Patient dining at all Henry Ford hospitals uses a room service model. The menu, like the Henry’s Café menu, emphasizes healthy choices made with fresh ingredients—local and/or organic where possible or practical. The recipe database, consisting of some 3,000 separate formulations incorporating kosher, halal, gluten-free and other specialty selections, was designed with the help of local chef Matt Prentice.
Because dining at the various Henry Ford facilities had until recently been managed by various outside contractors, there was little integration among them. That has been changing since the last contract expired and was brought in-house in early 2012.
On the retail side, that connection is made through a set of criteria developed by the Culinary Wellness team that is designed to support the wellness mission of the larger institution. They include abandoning the deep-fat fryers, reducing sodium content in foods, eliminating trans fats and establishing a target goal of 650 calories for entrée item servings. The Culinary Wellness team also pledged itself to purchasing locally and working with local vendors.
In the first year, the new approach removed some six tons of fat from the food served over that time. It also saved money. Removing the shortening saved some $28,000 alone.
It is a major commitment that was cemented in place when Henry Ford signed on to the Partnership for a Healthier America Hospital Healthier Food Commitment. Henry Ford is one of only 17 hospital systems across the nation, and the only one in Michigan, to sign the pledge, which ties it to a rigorous third-party certification regimen covering areas such as fruit and vegetable procurement, menu content, food preparation techniques and merchandising/marketing.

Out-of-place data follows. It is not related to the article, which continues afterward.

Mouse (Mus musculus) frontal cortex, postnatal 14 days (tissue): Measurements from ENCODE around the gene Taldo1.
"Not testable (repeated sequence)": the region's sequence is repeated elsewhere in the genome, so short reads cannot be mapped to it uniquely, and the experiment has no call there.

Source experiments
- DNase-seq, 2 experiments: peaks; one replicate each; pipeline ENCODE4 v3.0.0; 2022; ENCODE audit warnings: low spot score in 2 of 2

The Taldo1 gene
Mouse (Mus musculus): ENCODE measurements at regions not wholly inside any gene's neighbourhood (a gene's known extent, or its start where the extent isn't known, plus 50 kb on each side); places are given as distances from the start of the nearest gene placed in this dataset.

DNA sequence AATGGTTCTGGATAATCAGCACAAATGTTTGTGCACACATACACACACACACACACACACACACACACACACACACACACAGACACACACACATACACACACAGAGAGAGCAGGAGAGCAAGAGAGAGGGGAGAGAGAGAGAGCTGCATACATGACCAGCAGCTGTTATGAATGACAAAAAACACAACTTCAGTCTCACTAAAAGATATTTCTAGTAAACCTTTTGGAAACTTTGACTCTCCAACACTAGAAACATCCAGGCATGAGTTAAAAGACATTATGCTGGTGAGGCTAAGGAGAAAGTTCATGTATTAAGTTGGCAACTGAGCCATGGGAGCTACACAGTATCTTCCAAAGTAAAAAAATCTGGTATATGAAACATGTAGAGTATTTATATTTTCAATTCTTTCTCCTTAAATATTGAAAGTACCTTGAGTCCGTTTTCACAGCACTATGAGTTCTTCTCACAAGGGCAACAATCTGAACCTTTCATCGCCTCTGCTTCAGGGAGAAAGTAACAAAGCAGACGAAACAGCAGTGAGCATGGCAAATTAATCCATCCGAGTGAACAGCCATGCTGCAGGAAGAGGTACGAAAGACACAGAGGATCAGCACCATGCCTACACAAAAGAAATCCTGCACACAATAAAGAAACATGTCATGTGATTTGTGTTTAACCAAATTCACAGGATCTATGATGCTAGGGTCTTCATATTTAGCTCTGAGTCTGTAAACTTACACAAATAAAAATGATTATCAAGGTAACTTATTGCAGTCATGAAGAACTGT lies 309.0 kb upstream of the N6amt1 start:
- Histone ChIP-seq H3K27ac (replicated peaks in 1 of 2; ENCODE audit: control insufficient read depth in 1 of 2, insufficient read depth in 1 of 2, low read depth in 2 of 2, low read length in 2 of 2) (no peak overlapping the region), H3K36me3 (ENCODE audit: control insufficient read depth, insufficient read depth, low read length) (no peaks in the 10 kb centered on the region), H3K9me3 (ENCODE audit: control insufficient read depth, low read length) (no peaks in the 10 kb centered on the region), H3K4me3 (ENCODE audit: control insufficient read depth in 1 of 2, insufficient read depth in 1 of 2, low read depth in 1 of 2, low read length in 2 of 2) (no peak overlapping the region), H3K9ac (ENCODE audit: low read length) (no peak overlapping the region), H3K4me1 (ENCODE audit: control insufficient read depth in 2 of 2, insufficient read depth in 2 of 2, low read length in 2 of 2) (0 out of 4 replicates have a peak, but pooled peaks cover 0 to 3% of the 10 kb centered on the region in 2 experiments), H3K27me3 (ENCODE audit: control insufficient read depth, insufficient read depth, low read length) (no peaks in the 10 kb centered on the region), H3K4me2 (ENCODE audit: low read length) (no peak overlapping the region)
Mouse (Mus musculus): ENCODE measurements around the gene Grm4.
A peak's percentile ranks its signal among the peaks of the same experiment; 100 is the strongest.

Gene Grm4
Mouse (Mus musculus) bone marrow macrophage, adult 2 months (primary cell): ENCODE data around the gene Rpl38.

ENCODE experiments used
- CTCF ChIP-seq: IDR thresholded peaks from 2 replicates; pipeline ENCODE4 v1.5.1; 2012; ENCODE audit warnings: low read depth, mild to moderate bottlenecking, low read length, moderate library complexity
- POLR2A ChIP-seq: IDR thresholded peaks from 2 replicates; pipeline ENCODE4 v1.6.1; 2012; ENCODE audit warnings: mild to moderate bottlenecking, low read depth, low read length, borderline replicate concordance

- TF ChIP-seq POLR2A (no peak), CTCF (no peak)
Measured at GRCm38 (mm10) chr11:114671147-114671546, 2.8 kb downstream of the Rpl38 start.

The Partnership requires Henry Ford to meet an escalating series of goals. For example, it must increase its percentage of fruit and vegetable dollar purchases by 20% annually or achieve fruit/vegetable dollar purchases of 10% of total food dollar purchases by July 1, 2015.
Miller had no reluctance in making such a commitment, confident that he and his staff could make the new healthier menu approach just as, if not more, attractive to diners. “No one can convince me that, given a chance, you can’t offer healthful options to people that don’t have the flavor to make them just as desirable as what they replace.”
He cites one prominent example: “We had fried chicken every week and it was our top seller,” he recalls. “When we began removing the fryers one hospital at a time, we had to deal with removing that item from the menu. Yes, there was a short-term falloff. But in the end our substitute, a panko breaded chicken, was even more popular because we had created a new market among those who were looking for healthier alternatives and had previously avoided the cafeteria. We actually ended up exceeding previous sales levels by about 10 percent.”
For the most part, though, Miller prefers to be sneaky about serving more healthful menus. “I worked in restaurants for many years and learned the lesson early in my career that you don’t have to advertise the fact that something is ‘healthy.’”
As an example he cites a Henry Ford café that had been sampling a high-quality wrap sandwich with a very healthful profile without disclosing that aspect. “Sales were going through the roof until we let it slip to one person and sales then fell off as the word got around,” Miller says.
As a consequence, healthful choices are pushed through merchandising strategies that use product placement and merchandising approaches that encourage making “the right choice.”